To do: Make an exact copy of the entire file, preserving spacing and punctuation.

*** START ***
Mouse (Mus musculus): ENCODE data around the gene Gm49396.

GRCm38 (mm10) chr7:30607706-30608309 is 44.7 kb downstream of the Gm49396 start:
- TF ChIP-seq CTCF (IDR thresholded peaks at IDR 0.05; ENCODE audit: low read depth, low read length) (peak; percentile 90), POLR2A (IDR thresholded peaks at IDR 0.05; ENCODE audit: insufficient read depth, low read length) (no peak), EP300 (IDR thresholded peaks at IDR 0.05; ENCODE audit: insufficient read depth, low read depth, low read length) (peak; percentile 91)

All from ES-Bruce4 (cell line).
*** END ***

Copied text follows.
Mouse (Mus musculus): ENCODE data around the gene Gm49396.

GRCm38 (mm10) chr7:30607706-30608309 is 44.7 kb downstream of the Gm49396 start:
- TF ChIP-seq CTCF (IDR thresholded peaks at IDR 0.05; ENCODE audit: low read depth, low read length) (peak; percentile 90), POLR2A (IDR thresholded peaks at IDR 0.05; ENCODE audit: insufficient read depth, low read length) (no peak), EP300 (IDR thresholded peaks at IDR 0.05; ENCODE audit: insufficient read depth, low read depth, low read length) (peak; percentile 91)

All from ES-Bruce4 (cell line).